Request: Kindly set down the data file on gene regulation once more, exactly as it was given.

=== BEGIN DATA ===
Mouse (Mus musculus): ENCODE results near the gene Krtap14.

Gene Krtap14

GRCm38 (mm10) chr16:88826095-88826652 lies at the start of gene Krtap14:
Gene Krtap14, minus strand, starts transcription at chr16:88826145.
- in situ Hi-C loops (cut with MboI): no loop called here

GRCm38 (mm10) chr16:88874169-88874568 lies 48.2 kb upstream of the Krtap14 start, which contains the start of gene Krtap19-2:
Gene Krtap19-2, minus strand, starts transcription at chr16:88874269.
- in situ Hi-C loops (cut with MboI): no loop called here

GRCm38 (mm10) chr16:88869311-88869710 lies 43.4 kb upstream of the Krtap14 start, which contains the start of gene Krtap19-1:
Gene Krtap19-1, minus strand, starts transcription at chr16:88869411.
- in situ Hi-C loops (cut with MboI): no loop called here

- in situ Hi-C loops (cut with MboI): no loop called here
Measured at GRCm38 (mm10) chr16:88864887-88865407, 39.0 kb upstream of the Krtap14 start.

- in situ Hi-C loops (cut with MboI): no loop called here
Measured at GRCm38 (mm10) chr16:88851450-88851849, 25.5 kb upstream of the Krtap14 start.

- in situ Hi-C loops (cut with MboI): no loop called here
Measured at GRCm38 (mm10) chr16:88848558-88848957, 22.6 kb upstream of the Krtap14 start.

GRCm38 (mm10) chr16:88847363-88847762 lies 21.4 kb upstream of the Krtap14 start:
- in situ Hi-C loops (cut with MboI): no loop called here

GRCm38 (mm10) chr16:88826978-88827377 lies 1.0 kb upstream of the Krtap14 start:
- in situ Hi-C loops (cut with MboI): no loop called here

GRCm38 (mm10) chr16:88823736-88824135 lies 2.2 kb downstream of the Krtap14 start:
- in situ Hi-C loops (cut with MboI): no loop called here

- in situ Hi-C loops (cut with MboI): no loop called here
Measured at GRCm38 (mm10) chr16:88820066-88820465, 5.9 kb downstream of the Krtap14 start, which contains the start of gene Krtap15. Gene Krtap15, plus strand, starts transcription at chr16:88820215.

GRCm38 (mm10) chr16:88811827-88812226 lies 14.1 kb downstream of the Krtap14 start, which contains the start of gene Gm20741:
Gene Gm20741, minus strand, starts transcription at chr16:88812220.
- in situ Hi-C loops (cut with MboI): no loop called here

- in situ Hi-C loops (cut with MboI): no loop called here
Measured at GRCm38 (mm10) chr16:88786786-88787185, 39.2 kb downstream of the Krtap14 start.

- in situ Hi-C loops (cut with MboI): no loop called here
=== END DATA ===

Mouse (Mus musculus): ENCODE results near the gene Krtap14.

Gene Krtap14

GRCm38 (mm10) chr16:88826095-88826652 lies at the start of gene Krtap14:
Gene Krtap14, minus strand, starts transcription at chr16:88826145.
- in situ Hi-C loops (cut with MboI): no loop called here

GRCm38 (mm10) chr16:88874169-88874568 lies 48.2 kb upstream of the Krtap14 start, which contains the start of gene Krtap19-2:
Gene Krtap19-2, minus strand, starts transcription at chr16:88874269.
- in situ Hi-C loops (cut with MboI): no loop called here

GRCm38 (mm10) chr16:88869311-88869710 lies 43.4 kb upstream of the Krtap14 start, which contains the start of gene Krtap19-1:
Gene Krtap19-1, minus strand, starts transcription at chr16:88869411.
- in situ Hi-C loops (cut with MboI): no loop called here

- in situ Hi-C loops (cut with MboI): no loop called here
Measured at GRCm38 (mm10) chr16:88864887-88865407, 39.0 kb upstream of the Krtap14 start.

- in situ Hi-C loops (cut with MboI): no loop called here
Measured at GRCm38 (mm10) chr16:88851450-88851849, 25.5 kb upstream of the Krtap14 start.

- in situ Hi-C loops (cut with MboI): no loop called here
Measured at GRCm38 (mm10) chr16:88848558-88848957, 22.6 kb upstream of the Krtap14 start.

GRCm38 (mm10) chr16:88847363-88847762 lies 21.4 kb upstream of the Krtap14 start:
- in situ Hi-C loops (cut with MboI): no loop called here

GRCm38 (mm10) chr16:88826978-88827377 lies 1.0 kb upstream of the Krtap14 start:
- in situ Hi-C loops (cut with MboI): no loop called here

GRCm38 (mm10) chr16:88823736-88824135 lies 2.2 kb downstream of the Krtap14 start:
- in situ Hi-C loops (cut with MboI): no loop called here

- in situ Hi-C loops (cut with MboI): no loop called here
Measured at GRCm38 (mm10) chr16:88820066-88820465, 5.9 kb downstream of the Krtap14 start, which contains the start of gene Krtap15. Gene Krtap15, plus strand, starts transcription at chr16:88820215.

GRCm38 (mm10) chr16:88811827-88812226 lies 14.1 kb downstream of the Krtap14 start, which contains the start of gene Gm20741:
Gene Gm20741, minus strand, starts transcription at chr16:88812220.
- in situ Hi-C loops (cut with MboI): no loop called here

- in situ Hi-C loops (cut with MboI): no loop called here
Measured at GRCm38 (mm10) chr16:88786786-88787185, 39.2 kb downstream of the Krtap14 start.

- in situ Hi-C loops (cut with MboI): no loop called here